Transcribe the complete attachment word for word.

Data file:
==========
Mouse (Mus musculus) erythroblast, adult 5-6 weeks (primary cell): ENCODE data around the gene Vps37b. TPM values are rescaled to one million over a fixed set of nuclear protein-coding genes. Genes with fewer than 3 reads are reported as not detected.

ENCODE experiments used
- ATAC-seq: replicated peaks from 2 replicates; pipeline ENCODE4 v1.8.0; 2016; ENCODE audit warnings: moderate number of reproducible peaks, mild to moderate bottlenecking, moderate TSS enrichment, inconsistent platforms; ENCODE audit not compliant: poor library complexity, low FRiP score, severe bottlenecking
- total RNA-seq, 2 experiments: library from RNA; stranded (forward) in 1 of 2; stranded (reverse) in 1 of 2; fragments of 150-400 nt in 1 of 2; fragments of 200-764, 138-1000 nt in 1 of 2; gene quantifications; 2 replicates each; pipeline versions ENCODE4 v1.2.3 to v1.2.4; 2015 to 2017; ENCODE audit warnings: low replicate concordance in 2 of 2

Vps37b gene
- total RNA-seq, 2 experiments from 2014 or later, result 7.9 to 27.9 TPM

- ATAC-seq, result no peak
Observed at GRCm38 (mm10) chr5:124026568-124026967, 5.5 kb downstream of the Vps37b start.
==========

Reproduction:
Mouse (Mus musculus) erythroblast, adult 5-6 weeks (primary cell): ENCODE data around the gene Vps37b. TPM values are rescaled to one million over a fixed set of nuclear protein-coding genes. Genes with fewer than 3 reads are reported as not detected.

ENCODE experiments used
- ATAC-seq: replicated peaks from 2 replicates; pipeline ENCODE4 v1.8.0; 2016; ENCODE audit warnings: moderate number of reproducible peaks, mild to moderate bottlenecking, moderate TSS enrichment, inconsistent platforms; ENCODE audit not compliant: poor library complexity, low FRiP score, severe bottlenecking
- total RNA-seq, 2 experiments: library from RNA; stranded (forward) in 1 of 2; stranded (reverse) in 1 of 2; fragments of 150-400 nt in 1 of 2; fragments of 200-764, 138-1000 nt in 1 of 2; gene quantifications; 2 replicates each; pipeline versions ENCODE4 v1.2.3 to v1.2.4; 2015 to 2017; ENCODE audit warnings: low replicate concordance in 2 of 2

Vps37b gene
- total RNA-seq, 2 experiments from 2014 or later, result 7.9 to 27.9 TPM

- ATAC-seq, result no peak
Observed at GRCm38 (mm10) chr5:124026568-124026967, 5.5 kb downstream of the Vps37b start.